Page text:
Average fixed mortgage rates reversing course and nudging higher for the first time in four weeks, according to Freddie Mac.

The 30-year fixed-rate mortgage averaged 3.94% with an average 0.6 point for the week ending August 13, 2015, up from last week when it averaged 3.91%. A year ago at this time, the 30-year FRM averaged 4.12%. 

“The jobs report for July showed that the economy added 215,000 jobs, in line with expectations. Wage growth remains modest at 2.1% compared to the same time last year, and another solid if not stellar employment report leaves a potential Fed rate hike on the table for September,” said Sean Becketti, chief economist, Freddie Mac.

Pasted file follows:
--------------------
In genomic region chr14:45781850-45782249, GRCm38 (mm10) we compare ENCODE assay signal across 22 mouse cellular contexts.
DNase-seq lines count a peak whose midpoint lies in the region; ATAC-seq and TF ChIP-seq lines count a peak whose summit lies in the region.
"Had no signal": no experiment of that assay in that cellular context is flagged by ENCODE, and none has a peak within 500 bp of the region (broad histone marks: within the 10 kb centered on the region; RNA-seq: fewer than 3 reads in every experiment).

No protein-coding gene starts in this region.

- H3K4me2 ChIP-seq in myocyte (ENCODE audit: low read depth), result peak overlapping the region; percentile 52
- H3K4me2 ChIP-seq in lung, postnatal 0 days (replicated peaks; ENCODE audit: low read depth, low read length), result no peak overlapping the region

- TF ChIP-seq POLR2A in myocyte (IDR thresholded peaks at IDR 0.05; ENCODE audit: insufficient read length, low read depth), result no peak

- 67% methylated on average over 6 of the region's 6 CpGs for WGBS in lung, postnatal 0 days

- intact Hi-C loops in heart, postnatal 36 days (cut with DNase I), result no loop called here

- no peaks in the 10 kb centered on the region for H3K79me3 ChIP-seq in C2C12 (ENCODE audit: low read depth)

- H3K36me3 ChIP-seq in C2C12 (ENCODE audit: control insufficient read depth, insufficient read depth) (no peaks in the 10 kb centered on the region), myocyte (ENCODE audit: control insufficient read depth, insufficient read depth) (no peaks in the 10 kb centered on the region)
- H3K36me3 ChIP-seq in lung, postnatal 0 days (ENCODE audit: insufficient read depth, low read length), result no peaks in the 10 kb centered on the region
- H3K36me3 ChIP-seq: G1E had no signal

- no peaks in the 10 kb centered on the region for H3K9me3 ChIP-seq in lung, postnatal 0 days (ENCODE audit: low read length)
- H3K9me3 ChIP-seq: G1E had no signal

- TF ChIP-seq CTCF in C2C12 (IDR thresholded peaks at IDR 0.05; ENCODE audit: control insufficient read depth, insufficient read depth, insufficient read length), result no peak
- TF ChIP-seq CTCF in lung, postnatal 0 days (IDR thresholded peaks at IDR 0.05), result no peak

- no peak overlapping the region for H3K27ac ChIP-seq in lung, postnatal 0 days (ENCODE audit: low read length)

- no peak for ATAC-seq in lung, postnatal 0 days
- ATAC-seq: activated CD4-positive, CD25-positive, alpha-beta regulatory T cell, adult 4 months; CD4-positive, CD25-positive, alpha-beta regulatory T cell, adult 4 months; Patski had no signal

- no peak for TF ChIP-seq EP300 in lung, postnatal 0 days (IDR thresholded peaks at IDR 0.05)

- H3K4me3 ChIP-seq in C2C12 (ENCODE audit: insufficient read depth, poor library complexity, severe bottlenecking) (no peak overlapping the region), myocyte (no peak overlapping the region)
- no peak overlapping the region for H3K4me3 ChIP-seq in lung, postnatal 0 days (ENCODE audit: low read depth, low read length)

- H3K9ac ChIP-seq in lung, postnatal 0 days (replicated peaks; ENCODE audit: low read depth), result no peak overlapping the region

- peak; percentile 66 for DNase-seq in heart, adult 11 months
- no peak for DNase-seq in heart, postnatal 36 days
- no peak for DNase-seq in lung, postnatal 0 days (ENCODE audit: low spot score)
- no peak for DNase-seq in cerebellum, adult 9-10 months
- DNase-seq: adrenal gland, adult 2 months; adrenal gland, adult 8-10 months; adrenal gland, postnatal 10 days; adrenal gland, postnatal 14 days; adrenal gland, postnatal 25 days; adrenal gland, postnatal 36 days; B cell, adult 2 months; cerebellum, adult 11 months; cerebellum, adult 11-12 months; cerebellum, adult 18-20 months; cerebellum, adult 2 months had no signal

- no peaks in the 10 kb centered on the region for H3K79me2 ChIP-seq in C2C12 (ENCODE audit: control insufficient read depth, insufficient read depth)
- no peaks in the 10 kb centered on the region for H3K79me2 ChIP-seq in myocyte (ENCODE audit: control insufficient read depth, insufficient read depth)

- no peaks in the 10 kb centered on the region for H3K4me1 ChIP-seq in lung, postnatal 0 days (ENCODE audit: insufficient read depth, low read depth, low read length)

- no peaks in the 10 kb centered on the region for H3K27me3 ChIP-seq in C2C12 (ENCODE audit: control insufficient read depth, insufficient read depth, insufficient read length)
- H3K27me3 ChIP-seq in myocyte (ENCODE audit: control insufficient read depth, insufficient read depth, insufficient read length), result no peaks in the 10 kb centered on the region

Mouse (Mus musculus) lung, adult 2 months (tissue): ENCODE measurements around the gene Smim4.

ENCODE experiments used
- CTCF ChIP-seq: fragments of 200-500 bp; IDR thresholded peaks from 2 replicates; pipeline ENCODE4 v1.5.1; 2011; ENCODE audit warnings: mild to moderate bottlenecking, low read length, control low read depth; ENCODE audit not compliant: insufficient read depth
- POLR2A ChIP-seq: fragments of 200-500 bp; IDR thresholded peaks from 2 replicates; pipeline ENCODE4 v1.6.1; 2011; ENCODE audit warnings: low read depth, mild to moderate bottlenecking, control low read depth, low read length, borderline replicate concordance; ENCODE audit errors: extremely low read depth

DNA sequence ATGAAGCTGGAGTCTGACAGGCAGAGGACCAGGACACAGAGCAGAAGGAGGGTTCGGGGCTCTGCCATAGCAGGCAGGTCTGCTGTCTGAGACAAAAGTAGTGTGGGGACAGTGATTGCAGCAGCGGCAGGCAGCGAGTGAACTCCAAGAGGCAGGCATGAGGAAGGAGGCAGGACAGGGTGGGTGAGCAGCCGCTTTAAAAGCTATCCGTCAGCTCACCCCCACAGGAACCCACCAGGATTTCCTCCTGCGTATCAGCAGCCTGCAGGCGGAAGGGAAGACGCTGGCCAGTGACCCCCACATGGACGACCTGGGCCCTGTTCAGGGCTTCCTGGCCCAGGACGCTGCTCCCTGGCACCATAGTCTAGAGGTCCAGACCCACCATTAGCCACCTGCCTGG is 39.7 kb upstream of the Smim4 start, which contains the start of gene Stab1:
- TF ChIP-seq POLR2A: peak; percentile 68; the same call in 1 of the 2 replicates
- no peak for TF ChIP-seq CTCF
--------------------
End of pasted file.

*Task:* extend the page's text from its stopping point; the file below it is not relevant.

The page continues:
“However, this year’s theme of overseas economic turbulence continues with the focus shifting east to China. Over the past few days the Chinese Yuan has fallen sharply,” he said. “In the midst of these mixed data mortgage rates inched up, increasing 3 basis points to 3.94%. Headed into the fall, we’ll likely see continued interest rate tension, with dollar appreciation weighing against possible Fed rate hikes leaving the rate outlook clouded.”

The 15-year FRM this week averaged 3.17% with an average 0.6 point, up from last week when it averaged 3.13%. A year ago at this time, the 15-year FRM averaged 3.24%. 

The 5-year Treasury-indexed hybrid adjustable-rate mortgage averaged 2.93% this week with an average 0.5 point, down from last week when it averaged 2.95%. A year ago, the 5-year ARM averaged 2.97%.

The 1-year Treasury-indexed ARM averaged 2.62% this week with an average 0.3 point, up from last week when it averaged 2.54%. At this time last year, the 1-year ARM averaged 2.36%.